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TCM built into new Macs, goes unused

updated 10:45 am EST, Mon November 13, 2006

TCM in new Macs unused

Computer researcher and Google technical staff member Amit Sing has discovered that recently manufactured Intel-based Macs feature a trusted computing module or 'TCM' chip, but that Mac OS X does not make use of the controversial technology. Trusted computing has seen widespread criticism as a result of efforts by Microsoft to use the technology to prevent software piracy. Singh, who revealed earlier this month that Apple is encrypting certain binary portions of Mac OS X to guard against easy modification, has documented the existence of the TCM chip in his recently released book entitled 'Mac OS X Internals: A Systems Approach.' "The TPM is an opt-in feature," Singh said. "Apple can't just turn it on-nobody can, other than the user." The TPM chip consists of a small memory chip, a true random number generator, a low-power processor, and several other components, according to eWeek.com.




by MacNN Staff

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  1. doemel

    Joined: Dec 1969

    0

    Singh discovered this???

    I thought those chips were already employed in the very first Intel Macs. Or am I wrong on this. I remember the speculations in Jan/Feb this year about whether Apple did make use of these or not to prevent further unsanctioned X86 ports of OS X.

  1. Rosyna

    Joined: Dec 1969

    0

    Old news

    This is very, very old news. In fact, Apple's stopped including the TPM chip in their new Core 2 Duo and Xeon ICBMs. They never used it in the first place.

  1. TheoCryst

    Joined: Dec 1969

    0

    wait a second...

    If they don't use this, then how is OS X tied to Apple hardware? Is it really just a simple hardware check (a la the System Restore disks that only work with a specific computer line)?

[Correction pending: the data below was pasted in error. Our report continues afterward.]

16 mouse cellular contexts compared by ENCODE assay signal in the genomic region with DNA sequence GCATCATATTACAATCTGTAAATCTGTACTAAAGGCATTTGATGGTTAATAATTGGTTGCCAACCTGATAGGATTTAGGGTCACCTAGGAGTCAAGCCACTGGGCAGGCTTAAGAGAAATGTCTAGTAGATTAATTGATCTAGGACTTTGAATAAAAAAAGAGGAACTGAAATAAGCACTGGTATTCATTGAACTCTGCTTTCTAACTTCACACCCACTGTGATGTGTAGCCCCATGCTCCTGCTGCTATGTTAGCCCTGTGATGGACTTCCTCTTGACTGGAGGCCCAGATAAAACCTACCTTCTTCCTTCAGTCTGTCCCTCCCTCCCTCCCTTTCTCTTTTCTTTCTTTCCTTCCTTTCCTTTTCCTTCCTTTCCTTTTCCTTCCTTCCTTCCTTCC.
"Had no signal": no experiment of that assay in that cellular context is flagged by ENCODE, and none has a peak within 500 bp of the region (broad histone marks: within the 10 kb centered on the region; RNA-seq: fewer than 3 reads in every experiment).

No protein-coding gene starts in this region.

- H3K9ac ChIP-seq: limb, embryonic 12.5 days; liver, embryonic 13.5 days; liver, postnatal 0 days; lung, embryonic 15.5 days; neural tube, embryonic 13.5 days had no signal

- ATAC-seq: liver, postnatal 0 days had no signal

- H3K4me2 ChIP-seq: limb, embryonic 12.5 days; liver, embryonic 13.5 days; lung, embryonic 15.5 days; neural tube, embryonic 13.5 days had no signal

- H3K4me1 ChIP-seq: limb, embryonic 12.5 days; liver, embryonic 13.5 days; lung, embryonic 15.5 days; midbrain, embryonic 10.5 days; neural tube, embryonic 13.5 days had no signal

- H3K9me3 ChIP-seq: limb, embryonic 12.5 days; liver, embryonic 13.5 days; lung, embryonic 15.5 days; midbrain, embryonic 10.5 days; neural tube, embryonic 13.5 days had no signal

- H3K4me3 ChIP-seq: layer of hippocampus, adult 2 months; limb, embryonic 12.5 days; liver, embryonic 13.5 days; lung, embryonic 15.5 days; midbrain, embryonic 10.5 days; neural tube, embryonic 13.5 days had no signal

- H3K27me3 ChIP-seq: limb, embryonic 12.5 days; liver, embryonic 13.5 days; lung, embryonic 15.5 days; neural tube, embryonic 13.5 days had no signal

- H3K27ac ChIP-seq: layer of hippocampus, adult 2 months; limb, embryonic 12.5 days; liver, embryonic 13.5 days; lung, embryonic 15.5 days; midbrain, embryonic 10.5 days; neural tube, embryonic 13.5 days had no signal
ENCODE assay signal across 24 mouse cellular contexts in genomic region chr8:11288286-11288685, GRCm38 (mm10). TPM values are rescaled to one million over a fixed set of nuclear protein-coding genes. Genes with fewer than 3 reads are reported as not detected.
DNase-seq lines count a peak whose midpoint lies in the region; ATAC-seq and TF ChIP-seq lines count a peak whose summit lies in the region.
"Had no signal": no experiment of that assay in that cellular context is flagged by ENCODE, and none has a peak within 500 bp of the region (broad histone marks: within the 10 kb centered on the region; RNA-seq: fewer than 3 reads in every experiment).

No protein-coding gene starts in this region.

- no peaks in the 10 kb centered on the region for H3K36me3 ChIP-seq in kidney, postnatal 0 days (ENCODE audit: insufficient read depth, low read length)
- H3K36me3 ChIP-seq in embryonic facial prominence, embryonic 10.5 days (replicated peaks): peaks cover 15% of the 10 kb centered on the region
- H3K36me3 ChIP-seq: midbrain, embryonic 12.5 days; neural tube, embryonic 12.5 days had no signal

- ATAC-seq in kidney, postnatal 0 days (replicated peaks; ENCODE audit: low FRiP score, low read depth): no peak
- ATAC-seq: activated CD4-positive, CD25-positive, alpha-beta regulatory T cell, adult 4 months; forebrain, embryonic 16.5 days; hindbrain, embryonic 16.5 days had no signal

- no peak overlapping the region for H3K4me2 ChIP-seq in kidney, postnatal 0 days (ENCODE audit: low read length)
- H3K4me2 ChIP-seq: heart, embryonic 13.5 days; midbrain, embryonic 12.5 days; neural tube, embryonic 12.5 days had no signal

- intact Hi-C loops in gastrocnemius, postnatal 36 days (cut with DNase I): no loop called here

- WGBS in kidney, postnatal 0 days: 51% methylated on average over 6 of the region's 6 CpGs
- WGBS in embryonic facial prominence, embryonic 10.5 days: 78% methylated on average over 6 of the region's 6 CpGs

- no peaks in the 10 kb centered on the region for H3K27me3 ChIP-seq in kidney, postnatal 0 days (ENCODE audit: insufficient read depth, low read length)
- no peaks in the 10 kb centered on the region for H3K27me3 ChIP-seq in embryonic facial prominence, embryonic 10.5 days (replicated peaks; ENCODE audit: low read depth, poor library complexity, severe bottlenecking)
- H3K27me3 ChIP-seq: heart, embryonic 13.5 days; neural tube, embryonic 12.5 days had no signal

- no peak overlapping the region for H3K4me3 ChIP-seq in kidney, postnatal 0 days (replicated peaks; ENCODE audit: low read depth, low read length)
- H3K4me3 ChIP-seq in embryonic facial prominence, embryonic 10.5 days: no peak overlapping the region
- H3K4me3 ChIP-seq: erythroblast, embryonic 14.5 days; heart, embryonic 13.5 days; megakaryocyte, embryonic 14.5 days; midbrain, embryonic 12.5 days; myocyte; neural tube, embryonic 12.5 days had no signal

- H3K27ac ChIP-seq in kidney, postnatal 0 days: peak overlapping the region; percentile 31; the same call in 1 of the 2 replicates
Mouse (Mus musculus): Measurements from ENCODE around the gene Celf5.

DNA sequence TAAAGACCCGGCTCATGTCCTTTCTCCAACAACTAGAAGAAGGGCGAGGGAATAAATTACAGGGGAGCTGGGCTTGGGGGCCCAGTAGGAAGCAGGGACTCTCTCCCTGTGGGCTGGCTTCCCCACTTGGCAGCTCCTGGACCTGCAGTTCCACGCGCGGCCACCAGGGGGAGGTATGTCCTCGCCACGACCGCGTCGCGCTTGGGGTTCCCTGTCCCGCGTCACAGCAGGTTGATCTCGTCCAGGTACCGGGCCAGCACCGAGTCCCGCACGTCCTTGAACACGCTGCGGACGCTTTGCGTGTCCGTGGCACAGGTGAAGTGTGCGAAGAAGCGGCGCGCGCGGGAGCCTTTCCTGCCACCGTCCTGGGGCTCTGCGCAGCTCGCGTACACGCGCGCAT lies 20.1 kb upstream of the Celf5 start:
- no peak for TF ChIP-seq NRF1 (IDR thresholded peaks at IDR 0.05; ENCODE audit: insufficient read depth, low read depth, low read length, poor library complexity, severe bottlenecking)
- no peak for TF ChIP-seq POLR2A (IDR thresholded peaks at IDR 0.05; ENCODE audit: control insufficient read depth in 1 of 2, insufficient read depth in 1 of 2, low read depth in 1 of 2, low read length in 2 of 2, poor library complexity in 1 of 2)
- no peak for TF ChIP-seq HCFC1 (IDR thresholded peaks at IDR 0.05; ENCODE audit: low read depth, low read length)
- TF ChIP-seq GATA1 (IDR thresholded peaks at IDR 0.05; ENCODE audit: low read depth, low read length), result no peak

1. Peter Bonte

    Joined: Dec 1969

    0

    osX for PC

    This is a clear sign IMHO, 10.5 retail will be truly universal. It may also be the reason why it's taking so long to get 10.5 on the market.

  1. JulesLt

    Joined: Dec 1969

    0

    Yup

    Yep - hardware check + encrypted binaries to make reverse engineering of said checks hard to achieve.

  1. testudo

    Joined: Dec 1969

    0

    Re: osx for PC

    This is a clear sign IMHO, 10.5 retail will be truly universal. It may also be the reason why it's taking so long to get 10.5 on the market.

    What does that mean, truly universal?

    And why would making it 'universal' be the reason its taking so long to get to market, vs. just, say, actually needing the time to actually get it to work and perform all their testing. (Oh, wait, I forgot, us users get to perform all their testing).

    And what do you mean by "so long to get to market"? Apple announced it for next Spring (my guess is May sometime). Some people are happy that Apple isn't just trying to dump out new updates every 12-18 months just to have a new update (with their lists of 150 new features, most of which are under the hood and the user wouldn't notice a difference if it bit them on the a**).

  1. nickgold2012

    Joined: Dec 1969

    0

    i don't think you get it

    I think the poster meant that Apple will open OS X up to multiple hardware vendors. Something I very much doubt we will see in the near term.

  1. himself

    Joined: Dec 1969

    0

    Wouldn't be all that bad

    The TCM module could be great for securing sensitive user data, and if it is true that it can only be enabled by the user, hopefully it can be enabled on a case-by-case basis.

    In the end, I doesn't matter to me whether it is included or not.

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